See also the Department of State’s Trafficking in Persons Report at

c. Prohibition of Child Labor and Minimum Age for Employment

The law prohibits child labor, but the government was unable to implement its regulations effectively. The Combating Child Labor Unit (CCLU) within the Ministry of Social Affairs and Labor was responsible for implementing and enforcing child labor laws and regulations.

The country’s minimum employment age is 14 or not lower than the age of completion of compulsory education.

Children under 18 with formal contracts may work no longer than six hours a day, with a one-hour break after four consecutive hours, on weekdays between 7 a.m. and 7 p.m.

Child labor was common, including its worst forms. According to a 2013 International Labor Organization study, more than 1.3 million children participated in the workforce, including 469,000 children between the ages of five and 11. The results of the country’s 2012 national child labor survey indicated that 17 percent of the 7.7 million children in the five-to-17 age group and 11 percent of those between the ages of five and 11 were involved in child labor. In 2014 the director of the CCLU estimated the informal minimum wages paid by private-sector businesses to children ranged between 430 and 650 riyals ($1.70 to $2.60) per day.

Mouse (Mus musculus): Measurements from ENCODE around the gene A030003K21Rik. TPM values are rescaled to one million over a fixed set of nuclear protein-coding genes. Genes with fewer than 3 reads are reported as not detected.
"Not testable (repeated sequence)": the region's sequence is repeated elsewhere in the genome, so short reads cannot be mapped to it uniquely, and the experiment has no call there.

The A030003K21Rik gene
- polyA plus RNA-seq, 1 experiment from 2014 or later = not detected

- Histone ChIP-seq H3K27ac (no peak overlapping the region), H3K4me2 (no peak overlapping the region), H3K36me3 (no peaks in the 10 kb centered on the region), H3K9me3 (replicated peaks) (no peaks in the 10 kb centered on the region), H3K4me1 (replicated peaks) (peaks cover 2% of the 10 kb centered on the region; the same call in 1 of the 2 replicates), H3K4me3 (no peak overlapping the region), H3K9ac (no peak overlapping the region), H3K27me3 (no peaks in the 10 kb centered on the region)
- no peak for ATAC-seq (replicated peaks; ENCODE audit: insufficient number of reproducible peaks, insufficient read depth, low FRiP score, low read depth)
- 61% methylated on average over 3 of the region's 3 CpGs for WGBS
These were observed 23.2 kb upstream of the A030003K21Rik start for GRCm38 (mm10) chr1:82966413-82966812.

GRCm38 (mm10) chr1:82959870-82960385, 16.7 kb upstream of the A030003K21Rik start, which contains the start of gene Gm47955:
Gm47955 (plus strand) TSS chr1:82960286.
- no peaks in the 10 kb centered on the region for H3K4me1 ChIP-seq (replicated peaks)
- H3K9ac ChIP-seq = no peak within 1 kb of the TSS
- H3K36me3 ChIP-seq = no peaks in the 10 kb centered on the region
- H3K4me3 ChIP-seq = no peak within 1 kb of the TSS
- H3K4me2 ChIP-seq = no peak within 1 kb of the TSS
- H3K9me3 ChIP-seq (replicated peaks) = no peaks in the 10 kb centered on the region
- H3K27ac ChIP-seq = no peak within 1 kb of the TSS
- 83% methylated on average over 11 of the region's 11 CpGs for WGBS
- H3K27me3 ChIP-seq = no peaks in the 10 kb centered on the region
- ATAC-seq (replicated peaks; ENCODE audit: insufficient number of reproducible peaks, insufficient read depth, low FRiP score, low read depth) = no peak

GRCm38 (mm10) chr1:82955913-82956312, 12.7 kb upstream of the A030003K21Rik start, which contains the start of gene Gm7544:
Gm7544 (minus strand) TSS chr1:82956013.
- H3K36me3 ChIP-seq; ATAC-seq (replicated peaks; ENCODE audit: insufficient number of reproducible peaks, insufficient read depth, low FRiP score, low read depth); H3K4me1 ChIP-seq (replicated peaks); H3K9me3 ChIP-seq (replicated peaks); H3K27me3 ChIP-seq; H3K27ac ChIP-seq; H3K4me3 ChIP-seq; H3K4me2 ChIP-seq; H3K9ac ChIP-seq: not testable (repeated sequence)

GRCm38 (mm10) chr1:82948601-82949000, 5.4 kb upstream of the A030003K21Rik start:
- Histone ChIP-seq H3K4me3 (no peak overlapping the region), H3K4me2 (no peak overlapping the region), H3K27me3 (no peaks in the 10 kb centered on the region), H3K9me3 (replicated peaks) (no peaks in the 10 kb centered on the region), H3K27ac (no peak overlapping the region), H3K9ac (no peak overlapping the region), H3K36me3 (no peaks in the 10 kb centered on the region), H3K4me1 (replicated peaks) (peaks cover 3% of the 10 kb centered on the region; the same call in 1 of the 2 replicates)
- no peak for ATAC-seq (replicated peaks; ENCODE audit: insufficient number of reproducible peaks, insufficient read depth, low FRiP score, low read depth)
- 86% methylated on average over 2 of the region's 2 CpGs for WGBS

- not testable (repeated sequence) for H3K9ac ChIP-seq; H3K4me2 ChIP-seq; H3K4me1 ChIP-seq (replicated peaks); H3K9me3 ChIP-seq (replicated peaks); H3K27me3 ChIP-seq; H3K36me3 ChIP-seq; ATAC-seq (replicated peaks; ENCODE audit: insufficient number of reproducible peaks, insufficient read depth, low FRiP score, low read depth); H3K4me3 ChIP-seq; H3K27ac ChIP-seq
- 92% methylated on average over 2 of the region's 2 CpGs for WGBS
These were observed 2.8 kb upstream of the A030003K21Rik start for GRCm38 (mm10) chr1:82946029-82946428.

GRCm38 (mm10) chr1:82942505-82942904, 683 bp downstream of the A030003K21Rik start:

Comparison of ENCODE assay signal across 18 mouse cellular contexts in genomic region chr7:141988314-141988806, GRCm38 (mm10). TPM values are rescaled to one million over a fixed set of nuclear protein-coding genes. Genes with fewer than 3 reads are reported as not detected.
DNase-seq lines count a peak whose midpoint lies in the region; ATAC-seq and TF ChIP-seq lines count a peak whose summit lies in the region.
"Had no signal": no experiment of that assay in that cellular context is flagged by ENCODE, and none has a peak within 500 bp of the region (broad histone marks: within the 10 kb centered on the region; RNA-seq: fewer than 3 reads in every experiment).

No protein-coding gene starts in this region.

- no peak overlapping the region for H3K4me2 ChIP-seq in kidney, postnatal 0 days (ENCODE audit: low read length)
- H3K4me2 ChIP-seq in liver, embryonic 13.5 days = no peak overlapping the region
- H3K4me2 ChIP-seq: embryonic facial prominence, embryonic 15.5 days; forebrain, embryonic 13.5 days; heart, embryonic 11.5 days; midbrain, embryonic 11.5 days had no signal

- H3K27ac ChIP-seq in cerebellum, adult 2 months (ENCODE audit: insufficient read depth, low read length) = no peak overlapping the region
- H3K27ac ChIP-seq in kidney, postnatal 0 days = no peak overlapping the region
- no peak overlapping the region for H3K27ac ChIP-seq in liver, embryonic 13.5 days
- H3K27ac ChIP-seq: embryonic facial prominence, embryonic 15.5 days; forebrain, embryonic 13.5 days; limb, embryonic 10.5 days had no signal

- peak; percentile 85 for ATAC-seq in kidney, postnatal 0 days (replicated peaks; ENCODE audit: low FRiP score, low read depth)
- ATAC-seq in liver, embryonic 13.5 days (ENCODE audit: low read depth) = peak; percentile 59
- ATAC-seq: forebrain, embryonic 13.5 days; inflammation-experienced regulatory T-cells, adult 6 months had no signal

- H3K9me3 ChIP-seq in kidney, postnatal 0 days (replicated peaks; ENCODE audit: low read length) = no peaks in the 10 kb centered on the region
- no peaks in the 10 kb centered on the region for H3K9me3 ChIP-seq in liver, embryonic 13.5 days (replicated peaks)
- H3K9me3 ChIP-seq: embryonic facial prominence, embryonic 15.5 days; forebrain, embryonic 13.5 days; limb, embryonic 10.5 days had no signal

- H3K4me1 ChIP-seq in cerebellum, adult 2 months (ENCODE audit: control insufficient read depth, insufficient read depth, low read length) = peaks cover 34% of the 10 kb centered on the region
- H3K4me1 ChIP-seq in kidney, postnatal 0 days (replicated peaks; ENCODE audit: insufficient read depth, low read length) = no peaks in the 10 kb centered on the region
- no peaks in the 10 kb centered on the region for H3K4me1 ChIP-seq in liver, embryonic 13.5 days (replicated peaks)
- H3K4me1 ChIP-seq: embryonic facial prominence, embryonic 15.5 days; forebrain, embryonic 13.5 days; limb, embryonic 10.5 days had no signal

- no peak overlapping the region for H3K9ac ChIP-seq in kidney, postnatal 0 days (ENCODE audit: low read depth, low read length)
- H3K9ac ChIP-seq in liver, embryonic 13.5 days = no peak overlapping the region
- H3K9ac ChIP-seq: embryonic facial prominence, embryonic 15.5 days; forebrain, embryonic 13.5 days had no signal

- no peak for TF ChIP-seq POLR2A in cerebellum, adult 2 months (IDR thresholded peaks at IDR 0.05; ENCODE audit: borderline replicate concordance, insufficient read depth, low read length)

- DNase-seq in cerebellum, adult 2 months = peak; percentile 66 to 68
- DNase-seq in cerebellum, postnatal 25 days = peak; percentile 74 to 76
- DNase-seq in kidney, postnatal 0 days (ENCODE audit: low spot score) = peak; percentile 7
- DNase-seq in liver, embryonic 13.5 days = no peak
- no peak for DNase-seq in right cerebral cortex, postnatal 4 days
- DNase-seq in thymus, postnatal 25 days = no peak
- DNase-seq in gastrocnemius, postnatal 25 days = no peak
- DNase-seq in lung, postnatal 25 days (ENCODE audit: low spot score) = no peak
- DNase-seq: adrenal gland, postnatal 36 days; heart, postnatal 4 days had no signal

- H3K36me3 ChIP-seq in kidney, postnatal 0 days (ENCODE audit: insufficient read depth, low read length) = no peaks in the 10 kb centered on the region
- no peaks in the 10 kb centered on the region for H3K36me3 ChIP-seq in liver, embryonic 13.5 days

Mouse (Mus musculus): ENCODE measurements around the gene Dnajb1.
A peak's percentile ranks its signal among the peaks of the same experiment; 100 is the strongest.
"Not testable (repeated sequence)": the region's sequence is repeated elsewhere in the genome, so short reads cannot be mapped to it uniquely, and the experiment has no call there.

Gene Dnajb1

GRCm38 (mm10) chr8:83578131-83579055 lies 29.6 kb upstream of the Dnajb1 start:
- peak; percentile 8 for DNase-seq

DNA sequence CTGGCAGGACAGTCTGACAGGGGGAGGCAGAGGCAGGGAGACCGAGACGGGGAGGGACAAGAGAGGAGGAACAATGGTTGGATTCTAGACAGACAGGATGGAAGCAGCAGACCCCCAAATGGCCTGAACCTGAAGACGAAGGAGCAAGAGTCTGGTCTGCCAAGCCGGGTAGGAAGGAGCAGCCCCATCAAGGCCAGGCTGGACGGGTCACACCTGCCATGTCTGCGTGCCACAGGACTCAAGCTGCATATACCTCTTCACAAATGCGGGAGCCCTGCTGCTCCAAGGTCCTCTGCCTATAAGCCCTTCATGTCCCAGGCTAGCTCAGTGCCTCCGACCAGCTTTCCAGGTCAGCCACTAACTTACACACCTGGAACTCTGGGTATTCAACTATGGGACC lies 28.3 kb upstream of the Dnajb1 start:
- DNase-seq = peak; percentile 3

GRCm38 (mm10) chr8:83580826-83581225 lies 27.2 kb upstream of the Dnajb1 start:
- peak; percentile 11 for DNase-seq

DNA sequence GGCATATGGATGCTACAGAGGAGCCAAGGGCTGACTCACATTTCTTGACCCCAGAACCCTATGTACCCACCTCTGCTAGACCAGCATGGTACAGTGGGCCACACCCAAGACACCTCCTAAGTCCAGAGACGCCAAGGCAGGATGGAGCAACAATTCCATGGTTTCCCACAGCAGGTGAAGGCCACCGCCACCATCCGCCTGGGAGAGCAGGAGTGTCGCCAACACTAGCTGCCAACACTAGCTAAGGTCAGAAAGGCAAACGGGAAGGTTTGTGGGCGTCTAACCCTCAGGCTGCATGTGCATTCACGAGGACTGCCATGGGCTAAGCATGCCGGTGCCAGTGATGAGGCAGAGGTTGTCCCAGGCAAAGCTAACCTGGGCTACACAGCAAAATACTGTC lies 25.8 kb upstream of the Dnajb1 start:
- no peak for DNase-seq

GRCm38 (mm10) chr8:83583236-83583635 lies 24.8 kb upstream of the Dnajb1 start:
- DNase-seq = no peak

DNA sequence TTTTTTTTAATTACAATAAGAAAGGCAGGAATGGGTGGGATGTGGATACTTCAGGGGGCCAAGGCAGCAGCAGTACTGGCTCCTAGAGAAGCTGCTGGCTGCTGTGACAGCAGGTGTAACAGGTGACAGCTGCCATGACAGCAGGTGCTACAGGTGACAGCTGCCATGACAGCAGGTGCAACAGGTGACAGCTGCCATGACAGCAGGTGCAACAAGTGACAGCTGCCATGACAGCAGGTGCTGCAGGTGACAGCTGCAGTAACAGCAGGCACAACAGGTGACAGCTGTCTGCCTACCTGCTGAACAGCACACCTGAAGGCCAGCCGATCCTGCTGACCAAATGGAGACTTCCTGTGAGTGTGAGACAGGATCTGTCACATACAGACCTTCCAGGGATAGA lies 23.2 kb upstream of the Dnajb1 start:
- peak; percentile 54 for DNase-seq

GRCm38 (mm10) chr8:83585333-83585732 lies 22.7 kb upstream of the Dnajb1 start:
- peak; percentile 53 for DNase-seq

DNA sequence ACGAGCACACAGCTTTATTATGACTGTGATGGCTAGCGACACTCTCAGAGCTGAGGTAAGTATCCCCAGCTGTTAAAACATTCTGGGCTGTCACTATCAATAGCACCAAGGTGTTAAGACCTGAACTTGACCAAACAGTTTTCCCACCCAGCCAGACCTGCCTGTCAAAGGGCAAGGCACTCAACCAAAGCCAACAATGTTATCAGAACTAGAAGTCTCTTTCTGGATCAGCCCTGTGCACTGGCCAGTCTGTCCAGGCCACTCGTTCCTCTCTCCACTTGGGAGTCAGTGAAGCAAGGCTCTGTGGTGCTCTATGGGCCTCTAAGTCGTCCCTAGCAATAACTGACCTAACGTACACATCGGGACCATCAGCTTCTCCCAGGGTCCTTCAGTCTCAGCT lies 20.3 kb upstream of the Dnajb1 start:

In rural areas, family poverty and traditional practice led many children to work in subsistence farming. In urban areas, children worked in stores and workshops, sold goods, and begged on the streets. Children also worked in some industries and construction. Continued weak economic conditions forced hundreds of children to seek work in the hazardous fishery sector. Children also reportedly worked in dangerous conditions in construction, mining, and waste dumps. According to HRW, nearly one-third of all combatants in the country were under 18 years of age (see section 1.g., Child Soldiers).

See also the Department of Labor’s Findings on the Worst Forms of Child Labor at .

d. Discrimination with Respect to Employment and Occupation

The labor law does not address sexual orientation, political opinion, national origin, social origin, gender identity, HIV status, or other communicable diseases. Authorities did not consistently enforce the law, and discrimination based on race, gender, and disability remained a serious problem in employment and occupation.